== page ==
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IF a person’s sole source of income is the taxpayer, the person, as a condition of benefit, must have contraception. No contraception, no benefit.
This is not an affront to single mothers or absent fathers, or struggling parents. Such a measure will undoubtedly affect strugglers, it undoubtedly will affect Aboriginal and Islander people in great proportions, but the idea that someone can have the taxpayer, as of right, fund the choice to have a child is repugnant.
Large families of earlier generations were the result of the combination of absent contraception and the need to have many children, in order that some survive to care for parents in old age.
These conditions do not now apply. Infant mortality is minuscule in all sectors of society, and the taxpayer picks up the tab for aged care.
Therefore, there should be no taxpayer inducement to have children. Potential parents of poor means, poor skills or bad character will choose to have children. So be it. But no one should enter parenthood while on a benefit.
It is better to avoid having children until such time as parents can afford them. No amount of ‘‘intervention’’ after the fact can make up for the strife that many parents bring down on their children.
As commissioner Tim Carmody wrote in the Queensland Child Protection Commission of Inquiry report in 2013, ‘‘some families will never rise to the challenge or have the capacity or commitment needed to take responsibility for the children they bring into the world’’.
And so it was that taxpayers were confronted with two cases over Christmas. Both happened to be indigenous, but of course, many non-indigenous cases abound. The first, in Cairns, involved a single mother with nine children from five fathers.
The usual allegations of failure to support were levelled at authorities. Gracelyn Smallwood, the enduring indigenous north Queensland activist, wanted ‘‘a 24-hour culturally appropriate service’’ for such mothers.
Indeed, all manner of culturally appropriate support has been forthcoming, but as Carmody found, ‘‘the growing number of Aboriginal and Torres Strait Islander children in out-of-home care has severely outpaced the number of Aboriginal and Torres Strait Islander carers’’.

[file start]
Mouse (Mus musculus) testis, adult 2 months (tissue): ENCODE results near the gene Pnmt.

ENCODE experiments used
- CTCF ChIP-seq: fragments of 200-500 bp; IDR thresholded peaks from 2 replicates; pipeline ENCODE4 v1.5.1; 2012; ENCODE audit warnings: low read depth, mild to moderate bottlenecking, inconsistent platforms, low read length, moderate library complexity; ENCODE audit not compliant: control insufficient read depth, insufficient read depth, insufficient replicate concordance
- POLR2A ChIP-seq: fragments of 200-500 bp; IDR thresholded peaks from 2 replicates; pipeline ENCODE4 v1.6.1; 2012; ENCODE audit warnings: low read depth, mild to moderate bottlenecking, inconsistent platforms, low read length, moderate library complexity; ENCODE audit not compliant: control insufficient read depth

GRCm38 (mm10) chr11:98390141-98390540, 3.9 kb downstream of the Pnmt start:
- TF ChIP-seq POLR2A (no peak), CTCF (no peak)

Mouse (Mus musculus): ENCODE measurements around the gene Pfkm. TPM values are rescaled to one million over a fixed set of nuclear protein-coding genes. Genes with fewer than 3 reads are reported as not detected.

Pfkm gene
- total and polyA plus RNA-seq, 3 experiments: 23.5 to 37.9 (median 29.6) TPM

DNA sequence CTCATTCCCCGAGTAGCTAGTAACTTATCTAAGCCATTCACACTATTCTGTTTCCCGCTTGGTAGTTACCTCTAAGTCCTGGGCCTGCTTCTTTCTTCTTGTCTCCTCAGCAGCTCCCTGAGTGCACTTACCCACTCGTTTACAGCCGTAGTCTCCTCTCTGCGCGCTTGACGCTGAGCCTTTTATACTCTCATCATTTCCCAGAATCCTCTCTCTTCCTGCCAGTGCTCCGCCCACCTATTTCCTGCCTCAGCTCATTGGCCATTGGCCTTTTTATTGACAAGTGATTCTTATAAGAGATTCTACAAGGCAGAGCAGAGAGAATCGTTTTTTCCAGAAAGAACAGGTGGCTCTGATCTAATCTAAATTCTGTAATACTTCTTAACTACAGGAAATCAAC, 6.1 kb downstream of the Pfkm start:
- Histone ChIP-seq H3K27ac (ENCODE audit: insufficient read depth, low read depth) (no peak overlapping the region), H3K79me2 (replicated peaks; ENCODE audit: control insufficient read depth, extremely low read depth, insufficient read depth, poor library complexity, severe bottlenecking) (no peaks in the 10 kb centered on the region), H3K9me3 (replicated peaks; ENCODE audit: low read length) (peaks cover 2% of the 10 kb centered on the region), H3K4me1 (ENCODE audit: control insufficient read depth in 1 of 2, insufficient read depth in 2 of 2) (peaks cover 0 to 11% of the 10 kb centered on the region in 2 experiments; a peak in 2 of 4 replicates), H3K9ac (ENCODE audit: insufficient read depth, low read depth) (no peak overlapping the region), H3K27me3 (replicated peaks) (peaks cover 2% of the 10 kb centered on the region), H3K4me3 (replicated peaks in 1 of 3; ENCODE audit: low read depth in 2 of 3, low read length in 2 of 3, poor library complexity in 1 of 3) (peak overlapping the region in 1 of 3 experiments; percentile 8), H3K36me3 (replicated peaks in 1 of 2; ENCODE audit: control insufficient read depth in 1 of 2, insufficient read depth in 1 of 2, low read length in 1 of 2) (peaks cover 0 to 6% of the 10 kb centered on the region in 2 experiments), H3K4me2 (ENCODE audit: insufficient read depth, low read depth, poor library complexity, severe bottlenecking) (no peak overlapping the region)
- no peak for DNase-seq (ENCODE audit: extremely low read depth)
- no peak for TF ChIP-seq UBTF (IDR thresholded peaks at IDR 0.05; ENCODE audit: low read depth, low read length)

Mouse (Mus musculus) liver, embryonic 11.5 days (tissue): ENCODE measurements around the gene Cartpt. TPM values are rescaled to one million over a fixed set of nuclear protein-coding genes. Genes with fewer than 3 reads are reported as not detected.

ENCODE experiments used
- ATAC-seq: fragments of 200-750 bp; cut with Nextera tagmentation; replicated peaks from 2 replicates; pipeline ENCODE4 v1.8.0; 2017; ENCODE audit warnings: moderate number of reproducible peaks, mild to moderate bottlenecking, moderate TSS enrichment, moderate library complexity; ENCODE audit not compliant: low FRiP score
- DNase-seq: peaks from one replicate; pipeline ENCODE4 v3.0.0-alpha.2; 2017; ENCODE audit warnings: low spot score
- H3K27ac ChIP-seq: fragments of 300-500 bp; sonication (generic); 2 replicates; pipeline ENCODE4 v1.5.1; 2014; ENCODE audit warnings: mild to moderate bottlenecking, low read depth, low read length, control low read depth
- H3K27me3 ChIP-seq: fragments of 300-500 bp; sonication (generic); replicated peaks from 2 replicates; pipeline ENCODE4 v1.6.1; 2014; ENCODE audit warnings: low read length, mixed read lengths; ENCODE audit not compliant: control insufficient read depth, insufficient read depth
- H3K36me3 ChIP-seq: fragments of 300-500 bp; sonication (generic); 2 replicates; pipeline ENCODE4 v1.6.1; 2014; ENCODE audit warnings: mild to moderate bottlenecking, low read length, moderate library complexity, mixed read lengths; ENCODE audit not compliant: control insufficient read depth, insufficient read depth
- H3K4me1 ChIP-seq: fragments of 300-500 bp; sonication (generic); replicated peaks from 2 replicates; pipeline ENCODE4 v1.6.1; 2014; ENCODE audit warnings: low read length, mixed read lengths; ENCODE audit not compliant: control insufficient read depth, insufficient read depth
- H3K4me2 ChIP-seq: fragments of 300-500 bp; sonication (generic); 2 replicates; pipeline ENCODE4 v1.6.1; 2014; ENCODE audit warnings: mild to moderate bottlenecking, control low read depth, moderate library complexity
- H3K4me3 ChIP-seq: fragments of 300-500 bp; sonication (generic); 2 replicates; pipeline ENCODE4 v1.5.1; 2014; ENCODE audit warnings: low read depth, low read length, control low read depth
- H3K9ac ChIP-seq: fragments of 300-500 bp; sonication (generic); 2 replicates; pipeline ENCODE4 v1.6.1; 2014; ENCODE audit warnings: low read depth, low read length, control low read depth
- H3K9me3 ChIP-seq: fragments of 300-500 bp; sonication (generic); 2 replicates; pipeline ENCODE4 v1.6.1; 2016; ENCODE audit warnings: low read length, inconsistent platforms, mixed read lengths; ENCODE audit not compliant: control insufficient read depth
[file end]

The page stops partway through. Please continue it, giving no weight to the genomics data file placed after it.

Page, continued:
Better this woman had fewer children. Better men on benefits also could be prevented from having children.
Which recalls the second case, in Redfern, of contested parenting between the NSW Department of Family and Community Services and a grandmother for her daughter’s, and an absent father’s, six children.
Until June, the grandmother was caring for her six grandchildren and two of her daughters at different times, in a small two bedroom house in Redfern.
The department had taken the children and placed them in foster care.
The facts suggest the outcome was fraught, whatever the court’s decision about who ultimately cared for the children.
The grandmother, the mother and the absent father have been long-term alcoholics and drug abusers. But again, the large number of children made the burden intolerable.
The department outlined a long list of issues that faced the grandmother, for which it suggested multiple interventions.
These included help with her parenting; child protection counselling; drug and alcohol relapse prevention; literacy and numeracy assistance; respite care service; medical, dental and school appointments for the children; issues with the children’s behaviour; issues with people (including family members) staying overnight in the home; children spending time with the parents; children spending time outside the home; housing problems; financial problems; and other concerns about the safety or welfare of the children.
Other than that, everything was just fine.
The department had a long history of involvement with the grandmother from when she was 16, with her first child.
The grandmother had started drinking alcohol at age 12 and went on to use a range of drugs, including marijuana, cocaine and heroin. The grandmother was not focused on her children when they were young. Indeed, her mother was the main carer of her first three children.
The mother acknowledged drinking alcohol to excess, being subjected to assaults by the father and leaving the children unsupervised. There had been a number of ‘‘risk of harm’’ reports related to both parents’ abuse of alcohol and poor supervision, for example, leaving the children unattended while they were at the local pub.
There was serious domestic violence between the parents.
Some families, some communities, some cultures breed strife. Governments cannot always fix it. Compulsory contraception for those on benefits would help crack intergenerational reproduction of strife. As for inadequate non-beneficiaries, we just have to grin and bear it.